Episode 62. Why angle of attack is overrated, with Ed Wischmeyer

Ed WischmeyerLoss of control accidents are a problem, but longtime pilot and engineer Ed Wischmeyer says there simply isn’t a miracle cure. He explains why angle of attack indicators, stabilized approaches, and energy management are all overrated—and the concept he teaches pilots instead. As he says, “You want pilots to have a large comfort zone, so that when they’re flying in normal operations they’re not anywhere near the boundaries of their comfort zone.” In the Ready to Copy segment, Ed talks about the most absurd FAA regulation, how to prevent runway incursions, why slow flight is underrated, and flying the AirCam.

Quotes:

  • AoA indicators: “Angle of attack is a wonderful theoretical concept, but when you look at the implementation, there are all kinds of things that don’t show up in the theory.”

  • Control inputs: “There’s also a considerable amount of evidence that suggests strongly that pitch control and bank control are two separate tasks.”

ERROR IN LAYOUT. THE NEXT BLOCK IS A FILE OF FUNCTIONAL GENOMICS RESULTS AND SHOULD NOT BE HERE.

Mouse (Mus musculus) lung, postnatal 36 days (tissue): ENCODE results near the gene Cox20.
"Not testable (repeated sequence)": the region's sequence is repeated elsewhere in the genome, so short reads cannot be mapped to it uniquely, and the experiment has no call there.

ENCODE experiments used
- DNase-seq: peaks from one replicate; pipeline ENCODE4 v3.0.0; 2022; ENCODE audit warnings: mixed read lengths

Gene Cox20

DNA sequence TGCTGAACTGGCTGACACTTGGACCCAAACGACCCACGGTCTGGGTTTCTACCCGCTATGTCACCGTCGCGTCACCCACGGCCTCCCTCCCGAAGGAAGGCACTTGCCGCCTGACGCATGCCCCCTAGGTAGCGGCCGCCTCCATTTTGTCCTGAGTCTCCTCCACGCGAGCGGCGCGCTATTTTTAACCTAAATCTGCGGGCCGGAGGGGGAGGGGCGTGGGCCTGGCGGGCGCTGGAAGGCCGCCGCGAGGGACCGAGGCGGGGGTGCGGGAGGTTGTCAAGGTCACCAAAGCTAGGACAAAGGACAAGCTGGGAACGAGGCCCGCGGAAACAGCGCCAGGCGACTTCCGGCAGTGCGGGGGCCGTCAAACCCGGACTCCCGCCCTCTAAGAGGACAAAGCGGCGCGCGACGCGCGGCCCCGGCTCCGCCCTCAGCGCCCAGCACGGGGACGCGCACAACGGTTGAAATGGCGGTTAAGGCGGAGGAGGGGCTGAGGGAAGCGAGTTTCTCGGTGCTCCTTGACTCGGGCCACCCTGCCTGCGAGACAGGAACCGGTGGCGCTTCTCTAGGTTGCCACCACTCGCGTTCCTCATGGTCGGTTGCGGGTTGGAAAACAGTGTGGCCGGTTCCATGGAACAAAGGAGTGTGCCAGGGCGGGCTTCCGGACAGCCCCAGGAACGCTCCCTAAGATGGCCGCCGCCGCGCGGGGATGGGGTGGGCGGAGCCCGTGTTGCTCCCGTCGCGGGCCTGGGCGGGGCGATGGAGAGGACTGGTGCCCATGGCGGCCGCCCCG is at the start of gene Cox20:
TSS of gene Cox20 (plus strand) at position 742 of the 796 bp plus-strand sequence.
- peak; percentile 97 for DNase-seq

• Energy management: “It’s vague in the sense of, it’s not immediately discernible in the cockpit. It’s an abstraction.”

  • Stable approaches: “The real question is not should the approach be stable, but how long should it be stable?”

  • Expanded Envelope Exercises: “You want pilots to have a large comfort zone, so that when they’re flying in normal operations they’re not anywhere near the boundaries of their comfort zone.”

  • Stall training: “Yes you want pilots to be aware of stalls and to avoid stalls, but you don’t want them to be afraid of them.”

  • Voice callouts: “They’re worse than a gimmick; they’re obnoxious.”

  • Flying an AirCam: “It’s not open cockpit, it’s no cockpit.”

Show links:

Listen in your favorite app:

Listen online:

Sign up for Special Offers

Stay up to date on new arrivals, email exclusives, and more.